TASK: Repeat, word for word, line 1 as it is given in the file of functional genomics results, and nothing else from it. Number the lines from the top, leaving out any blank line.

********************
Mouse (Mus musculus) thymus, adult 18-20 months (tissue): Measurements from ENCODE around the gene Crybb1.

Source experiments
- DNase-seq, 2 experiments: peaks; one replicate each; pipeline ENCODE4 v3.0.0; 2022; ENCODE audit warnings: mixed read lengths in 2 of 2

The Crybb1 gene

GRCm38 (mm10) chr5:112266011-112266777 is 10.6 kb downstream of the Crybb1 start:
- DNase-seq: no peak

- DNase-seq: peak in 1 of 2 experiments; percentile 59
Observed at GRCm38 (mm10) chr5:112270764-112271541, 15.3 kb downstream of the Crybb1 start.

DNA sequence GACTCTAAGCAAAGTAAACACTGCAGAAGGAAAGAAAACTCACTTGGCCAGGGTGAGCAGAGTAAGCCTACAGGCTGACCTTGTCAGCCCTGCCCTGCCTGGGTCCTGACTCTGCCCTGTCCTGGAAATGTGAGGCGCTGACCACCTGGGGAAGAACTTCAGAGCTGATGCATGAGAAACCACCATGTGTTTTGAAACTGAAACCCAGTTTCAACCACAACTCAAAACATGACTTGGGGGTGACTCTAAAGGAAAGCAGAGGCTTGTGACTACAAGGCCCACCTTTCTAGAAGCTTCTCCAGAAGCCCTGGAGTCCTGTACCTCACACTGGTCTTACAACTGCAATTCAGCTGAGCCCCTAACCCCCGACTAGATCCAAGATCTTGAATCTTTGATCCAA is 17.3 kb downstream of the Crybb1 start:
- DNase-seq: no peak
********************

Mouse (Mus musculus) thymus, adult 18-20 months (tissue): Measurements from ENCODE around the gene Crybb1.